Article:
We are all too painfully familiar with the scandals that rocked the church in America in recent years. The result is an increased sensitivity among most people to anyone who even remotely appears to draw attention to himself/herself. This has put all of us in a difficult situation. On the one hand, we don't want to be duped by a self-serving charlatan. On the other hand, we want to avoid that sort of hyper-critical, self-righteous judgment that has the potential to tear down the body of Christ.

 

It is also important to remember that a leader may receive considerable praise and public notoriety, not because he is a self-seeking shyster or a wolf in sheep's clothing, but because of the anointing of the Spirit in their ministry. Billy Graham is an articulate and world-famous evangelist. But I dare say no one would accuse him of pursuing his ministry for personal gain above the glory of God.

 

Another related point is the tendency some have to draw attention to the manifestations of the Spirit in order to prove they are anointed. The effect on a congregation is to make them feel as if the absence of such manifestations in their own lives is an indication of a spiritual defect or a lack of faith.

 

4.            Manipulation is the use of illegitimate means to achieve a legitimate end. The minister tends to think: "If I can get them to God, how I do it is of secondary importance." Often this reduces to pure pragmatism, the philosophy which measures truth by results. "If it works," reasons the pragmatist, "it must be true." Religious pragmatism says, "If it works, it must be God!"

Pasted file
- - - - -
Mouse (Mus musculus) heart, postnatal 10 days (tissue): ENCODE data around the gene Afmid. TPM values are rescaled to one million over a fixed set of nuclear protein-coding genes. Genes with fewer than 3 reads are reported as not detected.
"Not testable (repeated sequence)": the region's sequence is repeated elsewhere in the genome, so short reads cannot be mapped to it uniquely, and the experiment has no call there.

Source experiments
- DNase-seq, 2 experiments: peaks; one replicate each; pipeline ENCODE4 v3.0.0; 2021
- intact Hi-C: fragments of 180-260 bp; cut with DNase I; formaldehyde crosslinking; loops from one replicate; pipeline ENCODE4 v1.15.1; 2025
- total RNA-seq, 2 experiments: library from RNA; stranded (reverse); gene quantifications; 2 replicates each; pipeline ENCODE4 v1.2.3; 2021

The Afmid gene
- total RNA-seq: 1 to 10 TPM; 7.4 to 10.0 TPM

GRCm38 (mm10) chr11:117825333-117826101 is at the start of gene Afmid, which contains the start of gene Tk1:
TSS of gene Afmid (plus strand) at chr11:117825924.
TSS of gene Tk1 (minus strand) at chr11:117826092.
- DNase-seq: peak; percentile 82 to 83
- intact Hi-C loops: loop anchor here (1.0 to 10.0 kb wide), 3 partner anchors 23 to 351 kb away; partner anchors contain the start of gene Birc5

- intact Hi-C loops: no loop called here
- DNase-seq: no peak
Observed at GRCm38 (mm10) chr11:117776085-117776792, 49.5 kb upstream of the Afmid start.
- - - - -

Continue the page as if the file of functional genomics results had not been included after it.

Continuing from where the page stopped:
Furthermore, those whose livelihood depends on the quantity and intensity of physical manifestations (the presence of which often being the criterion for success), are especially tempted to do whatever is most effective in producing them.

 

If the leader assumes that "God didn't show up" because the manifestations were minimal, he creates an atmosphere in which he will unconsciously employ tactics that in any other setting he would never use. We must be careful in our evaluation of the alleged success or failure of meetings. Success is never to be measured by the presence or absence of physical phenomena. Success is achieved when the Lord Jesus Christ is magnified and His people are ignited with a burning passion for Him and holiness. Frequently such transformation is attended with powerful and bizarre physical manifestations. But the absence of the latter does not prove the absence of the former. Nor does the presence of the former demand the presence of the latter.

 

5.            Manipulation is when one takes advantage of human weakness, insecurity, or timidity to achieve an effect. In seasons of renewal or revival, many come to church with heightened and often unbiblical expectations, and thus are more easily swayed by emotionally charged religious tactics than they would be under normal circumstances.

 

This is not to say that we should never seek to increase godly expectations or desires in other believers. If the Word of God makes a promise (e.g., Luke 11:13), it is certainly proper to take steps in ministry that will enlarge a person's expectation of its fulfillment.